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home : from the bishop : from the bishop October 23, 2017


4/29/2015
A message from Bishop David M. O' Connell, C.M. -- The Catholic Church and the 21st Century
Bishop David M. O'Connell, C.M.


Most Catholics religiously identify with their parish rather than the diocese to which it belongs. That is certainly understandable since most Catholics live their religious life, receive their Sacraments and worship in their own territorial parish. The "parish" is a more concrete reality than the "diocese," which is more abstract. For most Catholics, the parish is “the Church.”

The fact of the matter is that Catholics belong to “both/and” parish/diocese, not “either/or.” In canon law, a parish is defined as "a certain community of the Christian faithful stably constituted in a particular church (diocese) whose pastoral care is entrusted to a pastor (parochus) as its proper pastor under the authority of the diocesan bishop (canon 515.1)."

Canon law defines a diocese as "a portion of the people of God which is entrusted to a bishop for him to shepherd with the cooperation of the presbyterium (priests) so that, adhering to its pastor (in this case the bishop) and gathered by him in the Holy Spirit through the Gospel and the Eucharist, it constitutes a particular church in which the one, holy, catholic, and apostolic Church of Christ is truly present and operative (canon 369)." The terms “local Church” or “particular Church” are synonymous with “diocese.”

 There is not ― nor should there be ― any rivalry, competition, antagonism or animosity between a parish and the diocese of which it is a part. The diocese truly lives in its parishes and parishes together make up the diocese. The pastor and clergy of a parish are responsible and accountable to the diocesan bishop. The diocesan bishop, in turn, exercises responsibility and care for, supervision of and authority over his clergy. At their ordination, clergy (priests and deacons) promise "respect and obedience" to their diocesan bishop and his successors.  That does not mean that they will always agree on everything, but in the spirit of their ordination, disagreement should always be respectful. And respect must go both ways!

When appropriate to the situation, the diocesan bishop has final say over those matters relevant to his Office as pastor or shepherd of the local or particular Church.

That does not mean the diocesan bishop needs to "micro-manage" his pastors. He assigns pastors to parishes with confidence and trust that they have the knowledge and competence to administer the parish, its facilities, assets and programs, all in service to the pastoral care of its people. The diocese through its bishop brings the universal Church into the everyday experience of Catholics on the local level, and provides guidance and direction to its parishes through diocesan laws, policies and practices. The parish, pastor and priests, in turn, apply this guidance and direction through policies and practices they develop as a parish, none of which should contradict universal or diocesan laws, policies and practices.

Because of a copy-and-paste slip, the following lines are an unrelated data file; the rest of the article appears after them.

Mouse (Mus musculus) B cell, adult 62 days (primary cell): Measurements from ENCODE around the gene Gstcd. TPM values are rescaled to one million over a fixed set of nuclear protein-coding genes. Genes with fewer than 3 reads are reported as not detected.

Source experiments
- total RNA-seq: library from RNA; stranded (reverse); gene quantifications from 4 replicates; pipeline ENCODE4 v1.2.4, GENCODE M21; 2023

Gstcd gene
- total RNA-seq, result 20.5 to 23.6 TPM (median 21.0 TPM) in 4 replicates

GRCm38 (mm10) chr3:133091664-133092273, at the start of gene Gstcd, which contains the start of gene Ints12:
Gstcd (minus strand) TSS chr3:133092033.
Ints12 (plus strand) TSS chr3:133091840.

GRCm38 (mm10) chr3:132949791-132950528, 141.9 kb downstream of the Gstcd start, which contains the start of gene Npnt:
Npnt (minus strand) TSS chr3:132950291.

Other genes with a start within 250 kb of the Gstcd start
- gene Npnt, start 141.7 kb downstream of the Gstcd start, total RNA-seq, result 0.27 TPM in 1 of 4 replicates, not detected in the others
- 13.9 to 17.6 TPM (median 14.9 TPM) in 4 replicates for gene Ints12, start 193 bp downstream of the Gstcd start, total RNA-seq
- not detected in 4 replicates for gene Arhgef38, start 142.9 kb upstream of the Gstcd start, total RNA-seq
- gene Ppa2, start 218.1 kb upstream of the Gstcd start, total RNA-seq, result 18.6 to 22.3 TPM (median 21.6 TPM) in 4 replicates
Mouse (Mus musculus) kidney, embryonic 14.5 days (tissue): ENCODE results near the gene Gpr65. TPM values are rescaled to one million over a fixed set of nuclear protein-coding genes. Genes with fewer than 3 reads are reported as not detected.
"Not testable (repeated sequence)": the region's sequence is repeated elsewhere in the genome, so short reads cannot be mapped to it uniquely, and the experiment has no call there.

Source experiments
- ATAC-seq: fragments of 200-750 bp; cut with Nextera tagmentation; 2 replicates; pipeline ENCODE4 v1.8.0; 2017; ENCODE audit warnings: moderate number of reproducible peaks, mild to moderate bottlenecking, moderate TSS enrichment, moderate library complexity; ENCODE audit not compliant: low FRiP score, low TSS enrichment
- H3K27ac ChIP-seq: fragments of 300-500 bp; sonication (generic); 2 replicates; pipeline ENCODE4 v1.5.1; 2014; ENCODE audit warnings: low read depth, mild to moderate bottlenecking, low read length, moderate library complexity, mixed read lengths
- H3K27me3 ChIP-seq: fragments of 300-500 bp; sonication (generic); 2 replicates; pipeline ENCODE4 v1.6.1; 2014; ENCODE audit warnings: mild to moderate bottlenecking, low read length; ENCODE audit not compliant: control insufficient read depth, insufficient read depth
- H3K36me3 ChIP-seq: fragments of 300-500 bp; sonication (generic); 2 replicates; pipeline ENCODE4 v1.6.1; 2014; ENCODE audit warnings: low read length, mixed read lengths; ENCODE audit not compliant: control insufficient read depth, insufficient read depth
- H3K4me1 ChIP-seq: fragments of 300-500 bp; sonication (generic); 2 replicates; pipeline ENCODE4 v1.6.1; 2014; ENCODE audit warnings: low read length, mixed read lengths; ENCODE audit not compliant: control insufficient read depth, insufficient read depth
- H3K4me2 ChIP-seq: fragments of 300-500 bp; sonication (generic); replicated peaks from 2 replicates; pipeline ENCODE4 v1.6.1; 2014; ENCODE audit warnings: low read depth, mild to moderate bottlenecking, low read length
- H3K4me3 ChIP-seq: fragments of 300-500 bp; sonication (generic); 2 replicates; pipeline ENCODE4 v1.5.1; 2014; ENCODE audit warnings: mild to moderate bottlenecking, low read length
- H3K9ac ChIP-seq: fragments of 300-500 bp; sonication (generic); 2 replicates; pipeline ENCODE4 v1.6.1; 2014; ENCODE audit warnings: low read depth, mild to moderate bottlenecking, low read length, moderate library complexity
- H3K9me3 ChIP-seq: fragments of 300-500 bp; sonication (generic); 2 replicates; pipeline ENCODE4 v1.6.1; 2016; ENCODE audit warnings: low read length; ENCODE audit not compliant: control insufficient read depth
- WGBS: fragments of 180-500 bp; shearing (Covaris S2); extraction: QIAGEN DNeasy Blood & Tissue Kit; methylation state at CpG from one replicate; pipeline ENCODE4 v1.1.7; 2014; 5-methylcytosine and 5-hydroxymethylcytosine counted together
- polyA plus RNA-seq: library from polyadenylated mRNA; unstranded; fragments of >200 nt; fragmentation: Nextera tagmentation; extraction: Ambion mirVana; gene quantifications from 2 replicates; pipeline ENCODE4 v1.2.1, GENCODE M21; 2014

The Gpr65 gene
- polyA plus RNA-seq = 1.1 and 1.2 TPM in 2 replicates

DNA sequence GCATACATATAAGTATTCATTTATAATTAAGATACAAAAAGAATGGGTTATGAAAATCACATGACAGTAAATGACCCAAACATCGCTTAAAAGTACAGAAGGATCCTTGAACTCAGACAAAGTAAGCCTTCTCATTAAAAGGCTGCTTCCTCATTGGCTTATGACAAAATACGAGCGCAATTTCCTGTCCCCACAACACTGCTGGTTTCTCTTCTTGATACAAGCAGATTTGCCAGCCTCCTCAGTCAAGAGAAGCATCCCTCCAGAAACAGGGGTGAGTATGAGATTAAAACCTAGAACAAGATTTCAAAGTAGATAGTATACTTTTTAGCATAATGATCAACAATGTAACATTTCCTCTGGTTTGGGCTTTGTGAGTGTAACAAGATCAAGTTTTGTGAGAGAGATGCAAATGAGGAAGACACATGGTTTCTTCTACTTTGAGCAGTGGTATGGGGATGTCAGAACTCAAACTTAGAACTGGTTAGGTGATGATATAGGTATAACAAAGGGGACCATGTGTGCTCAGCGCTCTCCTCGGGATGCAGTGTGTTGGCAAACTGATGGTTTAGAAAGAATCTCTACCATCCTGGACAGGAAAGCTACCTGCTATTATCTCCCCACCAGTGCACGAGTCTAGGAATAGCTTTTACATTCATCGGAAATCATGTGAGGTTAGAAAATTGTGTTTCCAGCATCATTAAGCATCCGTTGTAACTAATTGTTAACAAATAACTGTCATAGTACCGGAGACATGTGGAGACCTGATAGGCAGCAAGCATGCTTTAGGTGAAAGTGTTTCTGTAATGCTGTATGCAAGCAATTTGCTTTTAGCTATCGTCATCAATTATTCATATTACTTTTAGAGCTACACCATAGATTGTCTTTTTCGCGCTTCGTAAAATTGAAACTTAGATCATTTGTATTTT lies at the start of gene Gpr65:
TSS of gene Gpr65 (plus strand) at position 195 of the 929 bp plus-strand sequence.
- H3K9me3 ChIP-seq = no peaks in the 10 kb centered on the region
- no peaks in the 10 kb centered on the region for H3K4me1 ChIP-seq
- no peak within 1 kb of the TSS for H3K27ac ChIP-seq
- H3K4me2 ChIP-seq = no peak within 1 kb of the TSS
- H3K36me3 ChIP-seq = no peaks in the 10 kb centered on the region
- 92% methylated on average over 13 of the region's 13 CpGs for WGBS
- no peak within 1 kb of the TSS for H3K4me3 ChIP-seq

The common good and spiritual well-being of the entire people of God, within the diocese and parish, support collaboration and cooperation so that, as St. John's Gospel reminds us, "there shall be one flock, one shepherd (John 10:16)." That just makes good sense for any intentional community with a common purpose, goal and reason for being. That makes especially good sense for the Church, its dioceses and parishes.

In a perfect world, the ebb and flow of life would proceed without interruption or distraction. But we do not live in a perfect world, and that includes the Church, its dioceses and parishes. Sometimes there is more ebb than flow or vice-versa in the diocese or parish. When that happens, Catholics need to rely on the best judgment of their bishop, priests, deacons and other pastoral ministers regarding what will support the common good and spiritual well-being of the people of God, on all levels and in the ministries they exercise.

A few weeks ago, I wrote about the rationale for transferring clergy from one parish to another. A few weeks from now, I will write about future planning in the Diocese of Trenton that will require reorganization and changes among and within our parishes. I have said often in the almost five years of my episcopacy that we can no longer count on or expect “business as usual.”

The demographics of the Diocese are shifting rapidly, which affects the parishes and other Catholic institutions. Our personnel throughout the Diocese ― both clergy and lay ― are stretched pretty thin, which affects the parishes and other Catholic institutions. The available resources of the Diocese to support its many ministries, works, obligations and responsibilities require constant analysis and re-evaluation. This is simply “reality as it is” and is not unique to the Diocese of Trenton; it’s happening everywhere.

While some may lament the situation, I see it as an opportunity ― a grace-filled moment ― for us in the Diocese and parishes of Trenton; a time, not to re-invent the Church but, rather, to re-position ourselves for the future. The 21st century is already 15 years old! The Catholic Church is almost 2,000 years old! Culture, society and their institutions and organizations could learn a lesson from its longevity and endurance.

As Diocesan Bishop, I am not interested in fitting into or adapting the Catholic Church to the 21st century. No, now is the time for us as Catholics to adapt the 21st century into the living and dynamic faith of the People of God. What lies ahead of us in the Diocese and its parishes is not a sprint but, rather, a marathon. It’s an exciting time to be Catholic! Let’s take all that the Church has been for us and has given us in the past, and pay it forward well into the future!






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